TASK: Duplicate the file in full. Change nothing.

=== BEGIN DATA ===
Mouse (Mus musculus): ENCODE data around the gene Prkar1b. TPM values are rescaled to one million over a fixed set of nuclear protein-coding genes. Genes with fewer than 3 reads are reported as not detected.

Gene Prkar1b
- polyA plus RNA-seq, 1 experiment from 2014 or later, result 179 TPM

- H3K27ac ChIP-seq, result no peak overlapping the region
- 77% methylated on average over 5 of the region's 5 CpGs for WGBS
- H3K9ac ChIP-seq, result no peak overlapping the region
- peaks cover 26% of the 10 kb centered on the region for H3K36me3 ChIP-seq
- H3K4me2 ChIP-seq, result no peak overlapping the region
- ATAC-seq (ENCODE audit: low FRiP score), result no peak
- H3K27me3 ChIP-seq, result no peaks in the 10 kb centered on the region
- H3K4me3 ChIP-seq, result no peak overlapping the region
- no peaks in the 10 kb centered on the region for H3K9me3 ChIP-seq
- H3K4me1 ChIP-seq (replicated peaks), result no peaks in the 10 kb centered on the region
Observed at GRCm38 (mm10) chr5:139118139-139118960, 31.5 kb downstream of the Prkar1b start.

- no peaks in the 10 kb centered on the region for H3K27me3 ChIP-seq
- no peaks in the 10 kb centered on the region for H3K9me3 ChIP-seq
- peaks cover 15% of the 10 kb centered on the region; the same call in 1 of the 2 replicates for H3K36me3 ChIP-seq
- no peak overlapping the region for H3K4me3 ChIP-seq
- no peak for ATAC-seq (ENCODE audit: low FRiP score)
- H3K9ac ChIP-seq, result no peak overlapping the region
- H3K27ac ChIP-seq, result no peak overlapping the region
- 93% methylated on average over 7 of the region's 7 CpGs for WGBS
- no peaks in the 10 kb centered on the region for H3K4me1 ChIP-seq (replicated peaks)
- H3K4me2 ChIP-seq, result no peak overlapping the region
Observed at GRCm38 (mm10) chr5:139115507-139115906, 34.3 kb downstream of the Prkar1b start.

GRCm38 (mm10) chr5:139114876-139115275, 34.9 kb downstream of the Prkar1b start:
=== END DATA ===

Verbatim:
Mouse (Mus musculus): ENCODE data around the gene Prkar1b. TPM values are rescaled to one million over a fixed set of nuclear protein-coding genes. Genes with fewer than 3 reads are reported as not detected.

Gene Prkar1b
- polyA plus RNA-seq, 1 experiment from 2014 or later, result 179 TPM

- H3K27ac ChIP-seq, result no peak overlapping the region
- 77% methylated on average over 5 of the region's 5 CpGs for WGBS
- H3K9ac ChIP-seq, result no peak overlapping the region
- peaks cover 26% of the 10 kb centered on the region for H3K36me3 ChIP-seq
- H3K4me2 ChIP-seq, result no peak overlapping the region
- ATAC-seq (ENCODE audit: low FRiP score), result no peak
- H3K27me3 ChIP-seq, result no peaks in the 10 kb centered on the region
- H3K4me3 ChIP-seq, result no peak overlapping the region
- no peaks in the 10 kb centered on the region for H3K9me3 ChIP-seq
- H3K4me1 ChIP-seq (replicated peaks), result no peaks in the 10 kb centered on the region
Observed at GRCm38 (mm10) chr5:139118139-139118960, 31.5 kb downstream of the Prkar1b start.

- no peaks in the 10 kb centered on the region for H3K27me3 ChIP-seq
- no peaks in the 10 kb centered on the region for H3K9me3 ChIP-seq
- peaks cover 15% of the 10 kb centered on the region; the same call in 1 of the 2 replicates for H3K36me3 ChIP-seq
- no peak overlapping the region for H3K4me3 ChIP-seq
- no peak for ATAC-seq (ENCODE audit: low FRiP score)
- H3K9ac ChIP-seq, result no peak overlapping the region
- H3K27ac ChIP-seq, result no peak overlapping the region
- 93% methylated on average over 7 of the region's 7 CpGs for WGBS
- no peaks in the 10 kb centered on the region for H3K4me1 ChIP-seq (replicated peaks)
- H3K4me2 ChIP-seq, result no peak overlapping the region
Observed at GRCm38 (mm10) chr5:139115507-139115906, 34.3 kb downstream of the Prkar1b start.

GRCm38 (mm10) chr5:139114876-139115275, 34.9 kb downstream of the Prkar1b start: